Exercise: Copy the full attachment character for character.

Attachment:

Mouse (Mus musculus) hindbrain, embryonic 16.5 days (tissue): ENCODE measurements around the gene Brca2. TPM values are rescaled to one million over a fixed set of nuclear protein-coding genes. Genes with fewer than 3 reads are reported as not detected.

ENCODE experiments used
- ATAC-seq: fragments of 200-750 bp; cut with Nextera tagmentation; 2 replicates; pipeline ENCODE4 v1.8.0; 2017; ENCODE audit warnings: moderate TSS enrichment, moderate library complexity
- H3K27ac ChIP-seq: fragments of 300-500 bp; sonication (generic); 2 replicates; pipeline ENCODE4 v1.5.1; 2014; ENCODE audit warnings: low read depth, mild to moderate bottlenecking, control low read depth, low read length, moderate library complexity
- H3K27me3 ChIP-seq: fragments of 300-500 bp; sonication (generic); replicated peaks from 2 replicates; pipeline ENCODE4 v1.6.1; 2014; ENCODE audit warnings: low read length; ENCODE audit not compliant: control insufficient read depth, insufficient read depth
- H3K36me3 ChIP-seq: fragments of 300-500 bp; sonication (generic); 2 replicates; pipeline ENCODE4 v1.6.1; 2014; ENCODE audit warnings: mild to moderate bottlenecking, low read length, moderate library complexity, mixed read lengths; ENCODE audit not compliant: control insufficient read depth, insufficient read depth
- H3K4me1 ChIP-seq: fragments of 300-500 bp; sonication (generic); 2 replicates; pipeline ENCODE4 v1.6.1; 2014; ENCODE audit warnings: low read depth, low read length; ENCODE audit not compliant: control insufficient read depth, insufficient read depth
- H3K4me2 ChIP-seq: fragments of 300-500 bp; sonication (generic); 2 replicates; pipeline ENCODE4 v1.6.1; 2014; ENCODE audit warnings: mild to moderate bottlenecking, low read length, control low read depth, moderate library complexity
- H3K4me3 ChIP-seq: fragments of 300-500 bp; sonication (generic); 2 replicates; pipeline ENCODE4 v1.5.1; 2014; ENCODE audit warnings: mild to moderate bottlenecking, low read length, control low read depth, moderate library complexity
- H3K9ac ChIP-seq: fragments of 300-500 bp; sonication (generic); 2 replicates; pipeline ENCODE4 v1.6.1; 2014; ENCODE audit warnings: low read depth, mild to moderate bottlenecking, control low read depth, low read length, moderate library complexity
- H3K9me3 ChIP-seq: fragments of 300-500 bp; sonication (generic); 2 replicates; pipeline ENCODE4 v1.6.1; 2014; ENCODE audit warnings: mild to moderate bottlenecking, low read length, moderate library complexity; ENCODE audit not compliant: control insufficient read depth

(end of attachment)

Mouse (Mus musculus) hindbrain, embryonic 16.5 days (tissue): ENCODE measurements around the gene Brca2. TPM values are rescaled to one million over a fixed set of nuclear protein-coding genes. Genes with fewer than 3 reads are reported as not detected.

ENCODE experiments used
- ATAC-seq: fragments of 200-750 bp; cut with Nextera tagmentation; 2 replicates; pipeline ENCODE4 v1.8.0; 2017; ENCODE audit warnings: moderate TSS enrichment, moderate library complexity
- H3K27ac ChIP-seq: fragments of 300-500 bp; sonication (generic); 2 replicates; pipeline ENCODE4 v1.5.1; 2014; ENCODE audit warnings: low read depth, mild to moderate bottlenecking, control low read depth, low read length, moderate library complexity
- H3K27me3 ChIP-seq: fragments of 300-500 bp; sonication (generic); replicated peaks from 2 replicates; pipeline ENCODE4 v1.6.1; 2014; ENCODE audit warnings: low read length; ENCODE audit not compliant: control insufficient read depth, insufficient read depth
- H3K36me3 ChIP-seq: fragments of 300-500 bp; sonication (generic); 2 replicates; pipeline ENCODE4 v1.6.1; 2014; ENCODE audit warnings: mild to moderate bottlenecking, low read length, moderate library complexity, mixed read lengths; ENCODE audit not compliant: control insufficient read depth, insufficient read depth
- H3K4me1 ChIP-seq: fragments of 300-500 bp; sonication (generic); 2 replicates; pipeline ENCODE4 v1.6.1; 2014; ENCODE audit warnings: low read depth, low read length; ENCODE audit not compliant: control insufficient read depth, insufficient read depth
- H3K4me2 ChIP-seq: fragments of 300-500 bp; sonication (generic); 2 replicates; pipeline ENCODE4 v1.6.1; 2014; ENCODE audit warnings: mild to moderate bottlenecking, low read length, control low read depth, moderate library complexity
- H3K4me3 ChIP-seq: fragments of 300-500 bp; sonication (generic); 2 replicates; pipeline ENCODE4 v1.5.1; 2014; ENCODE audit warnings: mild to moderate bottlenecking, low read length, control low read depth, moderate library complexity
- H3K9ac ChIP-seq: fragments of 300-500 bp; sonication (generic); 2 replicates; pipeline ENCODE4 v1.6.1; 2014; ENCODE audit warnings: low read depth, mild to moderate bottlenecking, control low read depth, low read length, moderate library complexity
- H3K9me3 ChIP-seq: fragments of 300-500 bp; sonication (generic); 2 replicates; pipeline ENCODE4 v1.6.1; 2014; ENCODE audit warnings: mild to moderate bottlenecking, low read length, moderate library complexity; ENCODE audit not compliant: control insufficient read depth